Freak autumn snowstorm wallops the region

By Melanie Savage - Staff Writer
Region - posted Wed., Nov. 2, 2011
After the storm, driving was still treacherous with the downed trees and power lines.
After the storm, driving was still treacherous with the downed trees and power lines.

A freak autumn snowstorm on Oct. 29 blanketed the region in up to 20 inches of snow, wreaking havoc a mere two months after Irene thrashed through the region. Early reports put the number of outages in Connecticut at the highest number ever recorded, with more than 800,000 residents reporting a loss of power. The National Weather Service called the storm the worst October snow storm in New England history.

With numerous gas stations losing power, long lines formed at stations with functioning pumps; delays in delivery combined with increased demand caused many stations to run out of fuel.  Many communities, faced with dark streets and downed wires, postponed or cancelled Halloween celebrations.

In Windham, however, it was business as usual, as police shut down Main Street for the annual Trick-or-Treat on Main Street event. The event, which was initially cancelled for this year after local businesses showed a lack of interest, was resuscitated by local business owner Lynn Duval. On Halloween night, Main Street Willimantic was alight with the blue and red lights of police cars and the brightly-lit storefronts of businesses lucky enough to have electricity.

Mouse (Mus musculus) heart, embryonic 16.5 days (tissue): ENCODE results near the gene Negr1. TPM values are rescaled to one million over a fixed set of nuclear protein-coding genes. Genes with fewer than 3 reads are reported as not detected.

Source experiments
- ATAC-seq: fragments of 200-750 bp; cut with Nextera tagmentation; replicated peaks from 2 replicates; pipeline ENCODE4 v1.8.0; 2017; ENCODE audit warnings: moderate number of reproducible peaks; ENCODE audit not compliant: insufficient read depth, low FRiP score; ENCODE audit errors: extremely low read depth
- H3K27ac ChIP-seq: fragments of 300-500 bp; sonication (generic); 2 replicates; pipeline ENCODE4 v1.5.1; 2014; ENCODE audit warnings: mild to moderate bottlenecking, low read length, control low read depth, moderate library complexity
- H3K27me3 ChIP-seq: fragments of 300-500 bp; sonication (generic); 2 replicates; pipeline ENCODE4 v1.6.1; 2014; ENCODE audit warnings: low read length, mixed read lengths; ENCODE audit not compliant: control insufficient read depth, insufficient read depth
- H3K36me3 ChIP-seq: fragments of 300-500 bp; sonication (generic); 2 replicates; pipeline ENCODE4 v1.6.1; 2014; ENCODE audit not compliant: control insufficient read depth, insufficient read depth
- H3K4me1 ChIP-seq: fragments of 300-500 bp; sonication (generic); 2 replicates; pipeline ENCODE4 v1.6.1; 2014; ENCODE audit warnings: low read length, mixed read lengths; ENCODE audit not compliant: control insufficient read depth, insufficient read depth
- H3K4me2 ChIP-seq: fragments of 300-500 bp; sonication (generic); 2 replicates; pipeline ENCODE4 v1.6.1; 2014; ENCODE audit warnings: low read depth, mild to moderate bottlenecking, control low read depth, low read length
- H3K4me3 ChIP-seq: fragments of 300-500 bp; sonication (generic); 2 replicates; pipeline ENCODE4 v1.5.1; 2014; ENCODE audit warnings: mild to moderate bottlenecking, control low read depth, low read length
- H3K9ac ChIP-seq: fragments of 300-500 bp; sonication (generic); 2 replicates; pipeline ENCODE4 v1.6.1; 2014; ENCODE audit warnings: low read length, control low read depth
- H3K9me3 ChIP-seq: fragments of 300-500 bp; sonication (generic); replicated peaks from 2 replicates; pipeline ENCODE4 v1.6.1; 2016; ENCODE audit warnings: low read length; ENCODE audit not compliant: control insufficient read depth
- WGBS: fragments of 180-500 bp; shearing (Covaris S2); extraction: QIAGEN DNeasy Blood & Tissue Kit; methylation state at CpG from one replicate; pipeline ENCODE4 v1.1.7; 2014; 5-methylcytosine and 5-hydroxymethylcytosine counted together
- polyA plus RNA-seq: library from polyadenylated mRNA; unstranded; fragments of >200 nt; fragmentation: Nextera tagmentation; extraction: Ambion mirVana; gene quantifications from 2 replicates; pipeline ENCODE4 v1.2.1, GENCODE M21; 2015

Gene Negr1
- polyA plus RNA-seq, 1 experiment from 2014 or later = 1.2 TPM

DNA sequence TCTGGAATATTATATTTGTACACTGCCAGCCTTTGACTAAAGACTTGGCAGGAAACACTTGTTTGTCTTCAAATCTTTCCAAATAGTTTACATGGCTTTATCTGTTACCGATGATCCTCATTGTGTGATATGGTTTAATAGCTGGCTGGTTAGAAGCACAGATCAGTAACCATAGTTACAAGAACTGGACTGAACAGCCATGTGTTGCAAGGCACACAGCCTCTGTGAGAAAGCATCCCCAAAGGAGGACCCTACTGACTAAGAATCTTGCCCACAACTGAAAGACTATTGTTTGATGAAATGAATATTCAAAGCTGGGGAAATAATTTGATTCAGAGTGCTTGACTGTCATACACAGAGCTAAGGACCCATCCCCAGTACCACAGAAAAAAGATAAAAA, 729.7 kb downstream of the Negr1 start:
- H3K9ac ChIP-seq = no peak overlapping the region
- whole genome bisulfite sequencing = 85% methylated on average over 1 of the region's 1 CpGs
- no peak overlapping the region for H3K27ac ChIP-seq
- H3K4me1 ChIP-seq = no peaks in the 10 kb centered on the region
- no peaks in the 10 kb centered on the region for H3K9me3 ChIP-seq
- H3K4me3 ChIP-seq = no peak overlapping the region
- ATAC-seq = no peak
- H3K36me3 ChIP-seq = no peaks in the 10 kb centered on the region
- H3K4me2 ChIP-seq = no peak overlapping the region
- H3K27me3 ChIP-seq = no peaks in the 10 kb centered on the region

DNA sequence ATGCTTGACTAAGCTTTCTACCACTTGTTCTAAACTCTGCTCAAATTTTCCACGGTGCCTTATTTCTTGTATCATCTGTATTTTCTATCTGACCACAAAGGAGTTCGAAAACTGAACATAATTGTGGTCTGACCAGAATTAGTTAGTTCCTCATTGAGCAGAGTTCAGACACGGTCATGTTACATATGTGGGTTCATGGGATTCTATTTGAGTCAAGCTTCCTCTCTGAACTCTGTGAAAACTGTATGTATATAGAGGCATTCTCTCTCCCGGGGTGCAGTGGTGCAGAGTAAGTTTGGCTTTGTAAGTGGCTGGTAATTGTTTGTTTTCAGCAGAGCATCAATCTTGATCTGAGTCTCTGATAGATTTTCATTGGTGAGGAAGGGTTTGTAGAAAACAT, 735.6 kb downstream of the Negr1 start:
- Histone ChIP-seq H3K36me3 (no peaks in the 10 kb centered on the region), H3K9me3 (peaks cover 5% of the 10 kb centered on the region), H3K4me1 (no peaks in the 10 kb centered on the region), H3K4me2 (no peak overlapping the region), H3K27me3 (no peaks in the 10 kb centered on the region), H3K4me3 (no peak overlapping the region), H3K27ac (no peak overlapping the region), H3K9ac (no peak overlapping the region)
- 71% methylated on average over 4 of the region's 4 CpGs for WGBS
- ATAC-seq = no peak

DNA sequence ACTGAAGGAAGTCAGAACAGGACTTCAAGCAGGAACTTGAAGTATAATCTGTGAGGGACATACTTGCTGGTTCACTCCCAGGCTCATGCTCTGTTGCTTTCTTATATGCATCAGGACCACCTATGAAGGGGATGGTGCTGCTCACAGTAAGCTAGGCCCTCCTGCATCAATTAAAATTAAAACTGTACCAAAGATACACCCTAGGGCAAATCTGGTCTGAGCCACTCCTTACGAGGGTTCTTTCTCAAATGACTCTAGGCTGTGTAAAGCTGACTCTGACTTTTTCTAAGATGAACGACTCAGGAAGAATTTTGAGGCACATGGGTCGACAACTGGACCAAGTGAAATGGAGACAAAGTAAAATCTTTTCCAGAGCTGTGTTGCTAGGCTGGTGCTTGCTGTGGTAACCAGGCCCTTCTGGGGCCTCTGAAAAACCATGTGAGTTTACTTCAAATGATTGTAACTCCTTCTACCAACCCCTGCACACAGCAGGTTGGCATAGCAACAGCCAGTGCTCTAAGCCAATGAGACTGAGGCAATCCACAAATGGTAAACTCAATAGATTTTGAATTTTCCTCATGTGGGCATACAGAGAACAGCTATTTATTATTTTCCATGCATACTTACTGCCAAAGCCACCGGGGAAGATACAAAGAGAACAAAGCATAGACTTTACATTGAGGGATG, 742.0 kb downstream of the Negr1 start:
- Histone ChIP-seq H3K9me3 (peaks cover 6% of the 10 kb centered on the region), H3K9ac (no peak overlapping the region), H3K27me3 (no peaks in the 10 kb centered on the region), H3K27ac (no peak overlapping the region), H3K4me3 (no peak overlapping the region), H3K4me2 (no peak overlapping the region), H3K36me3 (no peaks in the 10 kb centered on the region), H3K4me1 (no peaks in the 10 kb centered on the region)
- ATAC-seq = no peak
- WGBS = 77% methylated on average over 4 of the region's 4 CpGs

Some communities immediately called off school for the entire first week of November. Others took a wait-and-see attitude, cancelling classes a day at a time until they had a better sense of when power would be restored. Mansfield, for example, had opened Mansfield Middle School, Annie E. Vinton School, Dorothy C. Goodwin School, and Southeast Elementary School by Tuesday, Nov. 1, saying that power had been restored and streets were safe for bus travel. E.O. Smith High School, on the other hand, was scheduled to remain closed on Nov. 1.

Connecticut Light and Power issued a power-restoration schedule for many Connecticut towns. According to the CL and P website, by Tuesday, Nov. 1, 99 percent of Hampton had already been restored, as had 99 percent of Scotland. Windham was looking at full restoration by Tuesday evening. Mansfield and Chaplin, on the other hand, were not expected to be fully restored until Sunday, Nov. 6.


Winter season is here again

Winter season is here again and we have to be prepared. The Northeastern U.S. is often the home of freak snowstorms. Just a few days ago, a heavy snowstorm hit the Northeastern states a couple weeks earlier than normal. During the snowstorm, air carriers stranded thousands of consumers on the tarmac. At least nine people have perished, and millions are without power. Source of article: Wet cement snow means lost power, airline fines, and more. I have heard that the earliest "winter" storm in decades startled with snow, ice and wind that downed trees and power lines and resulted in power outages and car crashes across the affected area.

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